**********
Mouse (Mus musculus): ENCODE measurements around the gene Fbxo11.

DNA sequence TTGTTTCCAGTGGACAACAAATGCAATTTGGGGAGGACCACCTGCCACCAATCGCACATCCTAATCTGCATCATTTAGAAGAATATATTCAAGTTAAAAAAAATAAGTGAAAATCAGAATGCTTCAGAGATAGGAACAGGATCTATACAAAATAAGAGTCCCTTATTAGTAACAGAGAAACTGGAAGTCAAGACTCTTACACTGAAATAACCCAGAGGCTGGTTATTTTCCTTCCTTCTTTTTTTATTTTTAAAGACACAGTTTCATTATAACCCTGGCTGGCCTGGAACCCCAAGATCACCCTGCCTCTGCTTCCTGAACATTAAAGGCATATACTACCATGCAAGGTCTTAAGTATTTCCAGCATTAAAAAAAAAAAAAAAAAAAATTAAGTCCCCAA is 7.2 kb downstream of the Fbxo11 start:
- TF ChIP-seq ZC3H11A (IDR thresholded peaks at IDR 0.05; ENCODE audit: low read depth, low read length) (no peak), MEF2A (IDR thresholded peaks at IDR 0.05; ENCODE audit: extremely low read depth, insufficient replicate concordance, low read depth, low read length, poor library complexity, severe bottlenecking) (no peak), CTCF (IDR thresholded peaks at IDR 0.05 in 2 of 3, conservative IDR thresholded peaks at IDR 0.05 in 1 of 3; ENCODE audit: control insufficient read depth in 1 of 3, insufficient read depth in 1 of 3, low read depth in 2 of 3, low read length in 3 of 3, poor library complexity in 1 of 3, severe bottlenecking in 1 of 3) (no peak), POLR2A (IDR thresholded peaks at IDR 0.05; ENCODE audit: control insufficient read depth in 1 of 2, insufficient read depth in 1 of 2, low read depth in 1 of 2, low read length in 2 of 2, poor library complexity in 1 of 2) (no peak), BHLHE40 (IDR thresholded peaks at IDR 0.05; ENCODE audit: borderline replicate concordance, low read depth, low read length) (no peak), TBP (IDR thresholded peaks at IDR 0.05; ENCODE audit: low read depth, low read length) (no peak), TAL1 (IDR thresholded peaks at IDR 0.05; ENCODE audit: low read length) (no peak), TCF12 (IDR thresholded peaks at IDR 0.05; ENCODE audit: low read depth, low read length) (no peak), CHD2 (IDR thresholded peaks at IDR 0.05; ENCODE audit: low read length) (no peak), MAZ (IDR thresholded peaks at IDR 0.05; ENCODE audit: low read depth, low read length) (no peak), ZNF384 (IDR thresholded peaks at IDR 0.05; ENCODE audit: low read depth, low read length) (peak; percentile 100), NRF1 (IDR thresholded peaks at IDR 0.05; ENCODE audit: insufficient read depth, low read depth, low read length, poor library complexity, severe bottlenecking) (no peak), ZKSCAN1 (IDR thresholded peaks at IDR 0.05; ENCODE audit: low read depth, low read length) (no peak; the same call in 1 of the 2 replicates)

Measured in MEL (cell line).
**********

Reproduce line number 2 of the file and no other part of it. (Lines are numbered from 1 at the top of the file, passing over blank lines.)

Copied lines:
DNA sequence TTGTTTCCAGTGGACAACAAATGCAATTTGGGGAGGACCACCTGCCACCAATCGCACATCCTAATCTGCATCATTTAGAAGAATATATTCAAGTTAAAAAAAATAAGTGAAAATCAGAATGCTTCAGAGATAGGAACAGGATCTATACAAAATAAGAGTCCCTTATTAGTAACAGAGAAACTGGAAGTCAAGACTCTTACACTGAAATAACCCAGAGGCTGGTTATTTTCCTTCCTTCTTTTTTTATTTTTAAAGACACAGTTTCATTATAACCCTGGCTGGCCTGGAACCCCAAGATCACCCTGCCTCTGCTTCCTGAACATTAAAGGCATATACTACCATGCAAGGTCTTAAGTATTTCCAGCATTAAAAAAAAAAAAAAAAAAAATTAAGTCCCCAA is 7.2 kb downstream of the Fbxo11 start: